The purpose of the Chaucer Miscellany (a regular assignment) is twofold. First (Vol. 1), to invite students to research a facet of Chaucer’s life and work and, second (Vol. 2), and to read closely a passage of the Canterbury Tales, toward producing a glossed text, Modern English translation and critical-analysis of the passage. The exercise develops critical-analytical skills but its purpose is more closely aligned to an appreciation of Chaucer's achievement.
Volume Two does not involve secondary research as much as careful analysis of the text itself. Part One does involve research, however, and students must choose a topic from a pre-assembled list and carry out research in that area. Although the topics themselves are set, students have the freedom to pursue the subject in whatever way they choose. The only constraint on the exercise involves the number of words: the maximum for each topic is five hundred words, a limit that proves challenging often but helps to focus writing on the essentials. For Part Two, students choose passages of approximately thirty lines from anywhere in the Canterbury Tales and then submit that passages to a series of close readings. Each passage is reproduced as a glossed ‘edition’ and translated into Modern English by the student. Students also submit a photocopied version of their text, which must be marked up with preliminary observations and ideas. This is the first step in the process, though all of their preliminary work is meant to lead to a final, critical analysis of the text.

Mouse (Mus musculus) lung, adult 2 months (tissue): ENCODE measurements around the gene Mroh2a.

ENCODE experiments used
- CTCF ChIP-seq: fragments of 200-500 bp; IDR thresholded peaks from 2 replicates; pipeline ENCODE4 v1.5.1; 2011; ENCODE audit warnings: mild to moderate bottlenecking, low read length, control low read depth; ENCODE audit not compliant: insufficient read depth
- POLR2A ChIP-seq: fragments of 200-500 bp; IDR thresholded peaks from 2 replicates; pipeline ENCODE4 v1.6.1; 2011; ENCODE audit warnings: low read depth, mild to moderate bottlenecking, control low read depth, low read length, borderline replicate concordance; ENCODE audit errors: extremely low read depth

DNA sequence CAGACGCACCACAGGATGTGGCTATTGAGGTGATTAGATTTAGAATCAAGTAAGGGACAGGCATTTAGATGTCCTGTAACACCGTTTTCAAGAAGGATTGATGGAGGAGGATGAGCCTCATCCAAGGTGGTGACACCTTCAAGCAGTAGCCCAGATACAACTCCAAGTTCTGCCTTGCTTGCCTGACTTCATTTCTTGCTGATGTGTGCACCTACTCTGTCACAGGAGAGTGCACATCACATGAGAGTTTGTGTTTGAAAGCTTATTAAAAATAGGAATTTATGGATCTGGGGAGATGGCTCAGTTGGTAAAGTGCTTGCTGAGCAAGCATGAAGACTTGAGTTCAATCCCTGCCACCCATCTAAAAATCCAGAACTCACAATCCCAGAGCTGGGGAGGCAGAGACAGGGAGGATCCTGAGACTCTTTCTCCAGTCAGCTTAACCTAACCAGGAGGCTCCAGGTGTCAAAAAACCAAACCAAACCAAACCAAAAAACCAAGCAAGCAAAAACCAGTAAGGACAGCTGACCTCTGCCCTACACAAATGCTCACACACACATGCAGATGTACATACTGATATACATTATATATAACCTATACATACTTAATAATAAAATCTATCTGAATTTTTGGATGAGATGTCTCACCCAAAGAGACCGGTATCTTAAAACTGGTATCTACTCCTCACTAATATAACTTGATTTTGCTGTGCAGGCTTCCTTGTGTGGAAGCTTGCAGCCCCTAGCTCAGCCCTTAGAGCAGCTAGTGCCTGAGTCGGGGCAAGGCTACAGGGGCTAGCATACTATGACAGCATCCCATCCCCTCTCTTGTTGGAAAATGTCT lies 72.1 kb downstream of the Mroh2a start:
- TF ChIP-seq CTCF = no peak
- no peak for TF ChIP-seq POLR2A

Ultimately, students appreciate the process and the final product. I should add that I sometimes edit the submissions or have the students do it themselves in peer review.
Here is a glimpse of the final product: